International networks start to drive research

Networks of collaborating scientists spanning the globe are increasingly shaping the research landscape. The share of papers co-authored by researchers from different countries is steadily growing. More than one third of the papers is now based on an international collaboration, up from one quarter fifteen years ago. On top of this, these internationally co-authored papers have a higher citation impact. Each foreign partner in a paper increases its potential to be cited up to a tipping point of approximately 10 countries. The dynamics of these international networks together with sustained investments in scientific research by an increasing number of countries produce a much more multipolar world. Not surprisingly, China is rising fast. Ranking countries on the number of scientific papers produced, China is now number 2 with a share of 10 % of the international scientific production. It is expected to become number 1 within a few decades. Brazil and India are also emerging as powerful players on the international scene. But the rise of new scientific centres is not restricted to the BRICS countries. In the Middle East, both Turkey and Iran are investing strongly with an enormous growth of authors and papers as a result. While Iran published a bit more than 700 papers in 1993, in 2008 this was already more than 13 thousand. Turkey published in 2008 four times as much as in 1996 and its number of researchers has grown by 43 %. Still, the current heavyweights are dominating the rankings based on citation numbers. With a decreasing share in total publications (down from 26 top 21 %), the United States still attracts the majority of citations, more than 30 % of all publications cite work originating in the United States. Chinese papers have significantly less impact: with 10 % of the share of papers, the Chinese collect only 3 % of the citations.

These are some of the highlights of the recent report of the Royal Society (UK), “Knowledge, Networks and Nations: Global scientific collaboration in the 21st century“. This report is based on an analysis of all papers in the Scopus database (Elsevier) published between 2004 and 2008, compared with the production between 1993 and 2003. The report combines these findings with five case studies of prominent international research initiatives in health research, physics, and climate research. I think this report is a goldmine of interesting facts and sometimes surprising developments and a must read for all science policy actors.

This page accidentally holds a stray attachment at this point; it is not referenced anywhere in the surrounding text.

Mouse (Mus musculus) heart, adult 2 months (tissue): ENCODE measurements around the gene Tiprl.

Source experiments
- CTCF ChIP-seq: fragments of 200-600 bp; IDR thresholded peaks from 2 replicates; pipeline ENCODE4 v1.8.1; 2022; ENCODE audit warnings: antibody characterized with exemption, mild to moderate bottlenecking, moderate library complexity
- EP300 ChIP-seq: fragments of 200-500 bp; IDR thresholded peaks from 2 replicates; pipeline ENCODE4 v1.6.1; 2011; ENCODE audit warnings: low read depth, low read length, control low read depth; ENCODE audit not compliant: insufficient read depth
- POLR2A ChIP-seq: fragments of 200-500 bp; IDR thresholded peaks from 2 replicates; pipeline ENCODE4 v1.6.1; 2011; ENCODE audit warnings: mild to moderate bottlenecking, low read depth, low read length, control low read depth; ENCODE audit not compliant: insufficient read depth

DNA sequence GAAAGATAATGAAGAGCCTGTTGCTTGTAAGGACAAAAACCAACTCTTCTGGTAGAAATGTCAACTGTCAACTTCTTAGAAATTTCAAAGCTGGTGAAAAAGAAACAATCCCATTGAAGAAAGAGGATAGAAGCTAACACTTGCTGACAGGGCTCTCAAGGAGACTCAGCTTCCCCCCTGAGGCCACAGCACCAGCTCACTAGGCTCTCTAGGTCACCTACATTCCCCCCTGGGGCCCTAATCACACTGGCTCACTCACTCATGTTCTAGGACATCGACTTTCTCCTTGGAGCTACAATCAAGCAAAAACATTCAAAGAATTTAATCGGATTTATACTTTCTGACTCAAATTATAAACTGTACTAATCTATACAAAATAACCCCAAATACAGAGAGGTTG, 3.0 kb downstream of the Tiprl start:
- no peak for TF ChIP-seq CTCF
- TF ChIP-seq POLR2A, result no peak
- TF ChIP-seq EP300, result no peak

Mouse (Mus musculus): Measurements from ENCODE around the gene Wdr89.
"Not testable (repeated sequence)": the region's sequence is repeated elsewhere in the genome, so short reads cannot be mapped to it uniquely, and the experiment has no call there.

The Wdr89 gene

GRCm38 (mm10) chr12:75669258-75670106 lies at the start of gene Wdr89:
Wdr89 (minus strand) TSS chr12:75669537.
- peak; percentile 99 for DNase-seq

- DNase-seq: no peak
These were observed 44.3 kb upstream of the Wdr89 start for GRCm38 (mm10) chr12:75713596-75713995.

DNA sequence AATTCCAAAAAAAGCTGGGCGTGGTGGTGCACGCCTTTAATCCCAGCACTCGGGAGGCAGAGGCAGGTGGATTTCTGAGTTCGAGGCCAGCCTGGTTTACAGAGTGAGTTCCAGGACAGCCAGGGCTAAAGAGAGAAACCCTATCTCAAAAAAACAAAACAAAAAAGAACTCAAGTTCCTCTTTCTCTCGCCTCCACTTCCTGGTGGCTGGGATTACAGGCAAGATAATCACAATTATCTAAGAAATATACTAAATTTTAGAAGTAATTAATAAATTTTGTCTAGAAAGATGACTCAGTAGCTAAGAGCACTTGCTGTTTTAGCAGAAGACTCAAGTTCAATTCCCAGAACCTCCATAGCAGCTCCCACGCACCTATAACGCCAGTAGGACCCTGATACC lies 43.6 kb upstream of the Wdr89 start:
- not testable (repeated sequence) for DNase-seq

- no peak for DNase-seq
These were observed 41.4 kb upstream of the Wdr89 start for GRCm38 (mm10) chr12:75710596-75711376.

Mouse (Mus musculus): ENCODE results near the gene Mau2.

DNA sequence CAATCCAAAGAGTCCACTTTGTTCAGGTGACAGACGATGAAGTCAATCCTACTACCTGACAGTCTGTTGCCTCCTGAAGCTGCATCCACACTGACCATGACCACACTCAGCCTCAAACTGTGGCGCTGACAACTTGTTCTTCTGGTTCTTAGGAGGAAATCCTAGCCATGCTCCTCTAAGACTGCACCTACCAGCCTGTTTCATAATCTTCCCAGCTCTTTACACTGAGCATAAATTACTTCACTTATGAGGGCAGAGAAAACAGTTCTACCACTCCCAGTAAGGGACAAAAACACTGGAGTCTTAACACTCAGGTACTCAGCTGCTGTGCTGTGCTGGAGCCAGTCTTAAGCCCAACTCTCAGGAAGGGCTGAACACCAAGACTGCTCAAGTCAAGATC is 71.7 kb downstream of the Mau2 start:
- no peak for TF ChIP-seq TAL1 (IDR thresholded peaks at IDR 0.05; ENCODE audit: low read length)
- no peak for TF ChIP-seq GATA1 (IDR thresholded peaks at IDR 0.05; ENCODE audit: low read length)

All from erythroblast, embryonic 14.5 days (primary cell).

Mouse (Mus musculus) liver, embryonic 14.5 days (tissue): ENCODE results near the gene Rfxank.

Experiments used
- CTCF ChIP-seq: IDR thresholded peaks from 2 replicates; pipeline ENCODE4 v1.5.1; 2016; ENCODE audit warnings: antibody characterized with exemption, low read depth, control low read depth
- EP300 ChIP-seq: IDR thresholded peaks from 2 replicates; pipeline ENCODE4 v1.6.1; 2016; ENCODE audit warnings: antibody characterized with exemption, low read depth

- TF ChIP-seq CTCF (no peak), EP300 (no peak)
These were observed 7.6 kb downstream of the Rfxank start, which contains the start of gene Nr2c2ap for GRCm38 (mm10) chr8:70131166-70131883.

For European Science Policy makers, the report should moreover give pause for reflection. The fast rise of international networks is particularly relevant for Europe because of the rise of anti-immigration parties that currently have a big impact on policy in general, and thereby also on Science Policy. The share of internationally co-authored papers in the European countries is rising, which means that the researchers in Europe need to be supported in creating more international collaborations. This simply cannot be combined with an anti-immigration policy focused on blocking international exchange of scientific personnel. In Europe, very different from Asia, the general political climate therefore seems to be out of step with the developments in the world of science and scholarship. A creative Science Policy requires an open attitude eager for international exchange of ideas and people, not least also with colleagues in Turkey and Iran. And Turkey should become a member of the European Union as soon as possible.

The report also shows nicely that internationalization is not a simple process. Overall, the number of internationally co-authored papers is on the rise. And in the current scientific centres, this goes together with an increase of the share of international papers in the total national scientific production. But in China and Brazil, the share of international papers is decreasing, while the absolute number of internationally co-authored papers is rising. Turkey and Iran show comparable trends, albeit less clear.The explanation is that in these countries the national research capacity is building up faster than the growing international collaborations.

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